Tag Archives: cats

The World of Cats

Once I was reading Julie and Julia (or maybe it was Julia Child’s memoirs) when I came across the statement that because she was living in France, she needed a pousiquette. I had studied French since junior high through college, and though my French is so rusty it has holes in it, I couldn’t place the word. Was it some piece of French cooking equipment? An herbaceous plant?

I began to sound out the word: poo-see-kett. Then it hit me: Julia needed a pussycat! Despite the fact that the French word for cat is chat and for pussycat is minou (I looked it up), Julia, with her inimitable flair, had made up her own word. I’ve been using it ever since and the cats don’t seem to mind (or notice).

Then recently, I learned through Facebook that the French equivalent for “purr” is ronron, which seemed a lovely approximation of the sound of a purr. I began looking up other languages’ words for “purr.” I was somewhat disappointed to learn that many other languages simply use the word “purr.” Spanish, being a Romance language like French, used ronroneo.

Other countries were more inventive. “Purr” in Vietnamese is gugu. In Croatian, it’s presti. In Japan, a cat expresses contentment by going gorogoro. German and Dutch pretty much agree on schneurren and snorren (which bring to mind “snore” rather than “purr.” This is okay with me, as we have a cat that snores. Daintily, but she snores.)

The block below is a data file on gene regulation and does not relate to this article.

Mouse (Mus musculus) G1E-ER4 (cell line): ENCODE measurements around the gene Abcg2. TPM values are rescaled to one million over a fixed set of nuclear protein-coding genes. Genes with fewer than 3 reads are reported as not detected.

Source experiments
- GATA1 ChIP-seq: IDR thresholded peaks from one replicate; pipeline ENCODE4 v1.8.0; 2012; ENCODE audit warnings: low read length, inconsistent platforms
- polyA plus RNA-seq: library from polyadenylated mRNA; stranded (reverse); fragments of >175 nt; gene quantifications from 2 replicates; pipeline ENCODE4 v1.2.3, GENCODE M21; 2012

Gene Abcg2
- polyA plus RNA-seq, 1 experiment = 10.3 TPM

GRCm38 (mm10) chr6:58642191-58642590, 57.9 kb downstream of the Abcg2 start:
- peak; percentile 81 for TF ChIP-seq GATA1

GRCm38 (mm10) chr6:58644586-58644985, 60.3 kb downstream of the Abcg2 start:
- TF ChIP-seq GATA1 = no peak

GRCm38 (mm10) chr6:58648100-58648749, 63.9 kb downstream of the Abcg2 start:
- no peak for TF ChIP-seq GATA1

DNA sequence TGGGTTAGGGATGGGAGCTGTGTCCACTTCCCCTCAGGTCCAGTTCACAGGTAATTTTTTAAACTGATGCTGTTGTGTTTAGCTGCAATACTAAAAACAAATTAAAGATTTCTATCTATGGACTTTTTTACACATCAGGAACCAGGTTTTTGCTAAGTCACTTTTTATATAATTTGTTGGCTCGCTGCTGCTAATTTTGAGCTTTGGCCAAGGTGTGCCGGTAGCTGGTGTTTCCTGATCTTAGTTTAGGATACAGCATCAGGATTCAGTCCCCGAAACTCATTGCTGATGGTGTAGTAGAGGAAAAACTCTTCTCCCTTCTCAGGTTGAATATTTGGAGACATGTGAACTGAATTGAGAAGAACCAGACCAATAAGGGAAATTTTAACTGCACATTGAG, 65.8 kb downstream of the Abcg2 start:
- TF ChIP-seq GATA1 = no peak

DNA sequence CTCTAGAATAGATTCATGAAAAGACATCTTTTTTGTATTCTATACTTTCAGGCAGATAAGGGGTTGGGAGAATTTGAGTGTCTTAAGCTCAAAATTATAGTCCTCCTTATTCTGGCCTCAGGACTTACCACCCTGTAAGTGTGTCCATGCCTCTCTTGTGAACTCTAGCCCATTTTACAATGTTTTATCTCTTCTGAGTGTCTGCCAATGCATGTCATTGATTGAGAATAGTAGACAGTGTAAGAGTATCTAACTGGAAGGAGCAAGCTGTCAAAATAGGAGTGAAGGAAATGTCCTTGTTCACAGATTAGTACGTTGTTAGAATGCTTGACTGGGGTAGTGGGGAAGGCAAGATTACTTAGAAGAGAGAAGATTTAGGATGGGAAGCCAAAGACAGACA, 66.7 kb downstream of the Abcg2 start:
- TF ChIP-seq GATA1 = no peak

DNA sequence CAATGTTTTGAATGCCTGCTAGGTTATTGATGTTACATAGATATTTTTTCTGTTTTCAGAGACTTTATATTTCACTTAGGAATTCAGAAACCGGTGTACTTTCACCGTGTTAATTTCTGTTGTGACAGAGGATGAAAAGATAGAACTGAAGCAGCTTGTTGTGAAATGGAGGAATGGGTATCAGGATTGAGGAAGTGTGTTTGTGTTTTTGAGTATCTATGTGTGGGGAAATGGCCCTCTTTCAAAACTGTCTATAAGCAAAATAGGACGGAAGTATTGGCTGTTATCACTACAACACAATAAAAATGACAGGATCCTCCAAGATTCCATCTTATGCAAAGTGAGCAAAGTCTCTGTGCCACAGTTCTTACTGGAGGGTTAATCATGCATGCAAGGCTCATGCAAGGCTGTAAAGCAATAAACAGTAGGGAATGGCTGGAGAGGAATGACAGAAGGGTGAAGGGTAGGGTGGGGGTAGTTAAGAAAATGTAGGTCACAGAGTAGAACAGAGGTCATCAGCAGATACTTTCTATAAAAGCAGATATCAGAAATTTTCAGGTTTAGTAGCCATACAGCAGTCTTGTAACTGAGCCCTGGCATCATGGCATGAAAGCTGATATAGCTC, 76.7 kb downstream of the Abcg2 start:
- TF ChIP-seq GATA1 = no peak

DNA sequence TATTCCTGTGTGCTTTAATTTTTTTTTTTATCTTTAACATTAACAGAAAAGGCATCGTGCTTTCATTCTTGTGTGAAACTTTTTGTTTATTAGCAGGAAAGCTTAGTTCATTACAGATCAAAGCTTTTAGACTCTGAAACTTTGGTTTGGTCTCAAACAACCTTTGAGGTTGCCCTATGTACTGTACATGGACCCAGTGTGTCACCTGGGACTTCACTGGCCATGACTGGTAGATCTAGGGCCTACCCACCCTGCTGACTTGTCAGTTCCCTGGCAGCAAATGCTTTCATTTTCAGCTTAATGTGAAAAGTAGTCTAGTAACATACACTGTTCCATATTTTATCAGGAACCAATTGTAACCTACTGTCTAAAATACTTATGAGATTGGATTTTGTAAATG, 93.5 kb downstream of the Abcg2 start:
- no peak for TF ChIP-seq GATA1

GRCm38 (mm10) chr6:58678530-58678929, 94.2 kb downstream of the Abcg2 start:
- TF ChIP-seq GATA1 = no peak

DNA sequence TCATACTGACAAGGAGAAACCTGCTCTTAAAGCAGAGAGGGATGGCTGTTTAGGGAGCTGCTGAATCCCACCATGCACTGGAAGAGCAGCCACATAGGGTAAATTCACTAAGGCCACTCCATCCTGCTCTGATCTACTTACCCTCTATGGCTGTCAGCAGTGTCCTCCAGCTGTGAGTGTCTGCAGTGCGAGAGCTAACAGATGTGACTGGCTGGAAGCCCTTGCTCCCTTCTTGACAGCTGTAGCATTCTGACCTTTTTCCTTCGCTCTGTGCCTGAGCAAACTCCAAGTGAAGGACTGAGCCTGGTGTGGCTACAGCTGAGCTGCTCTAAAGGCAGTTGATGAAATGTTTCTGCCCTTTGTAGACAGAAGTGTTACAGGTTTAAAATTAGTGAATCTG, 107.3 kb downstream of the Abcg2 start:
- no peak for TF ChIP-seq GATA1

I even looked up Italian (fusa, for some reason, despite its being another Romance language), Korean (puleuleu), Hindi (myaoon), Romanian (tors), Hungarian (dorombolas), Swedish (spinna), Polish (mruczec), and Russian (murlykat).

While I was at it, I also looked up the word for “pussycat.” Spanish: minino. Dutch: poesje. Polish: kisia. Korean: goyang-i. Japanese: neko neko. Italian: micia. Hungarian: punci. Swedish: kisse (which I think is adorbz).

I restrained myself (ran out of time, really) before I could look up different versions of “meow.” Another time, I will. (But Julia’s pousiquette would have said “miaou.” With a French accent, no doubt.)

My husband and I have traveled a bit, and we love meeting cats around the world, no matter how they purr. I was in Mexico, staying at a small resort, where cats had the run of the place. The cats’ main duties seemed to be to take up lounge chairs and hope guests would drop ice cream. Each resort cat that had been neutered had a slight clip on the ear to indicate its nonreproductive status. (I understand this is also a practice in the US, a procedure known as TNR, for Trap-Neuter-Release. The clipped ear indicates the cat does not need to be trapped again. But I digress.)

In the Slovenian Alps, we met another cat with a much more strenuous job. As tourists went single file exploring the Plitvice Lakes, at the head of the column trotted a black-and-white cat who seemed to have appointed itself the tour guide. It was easy to follow even in the falling snow.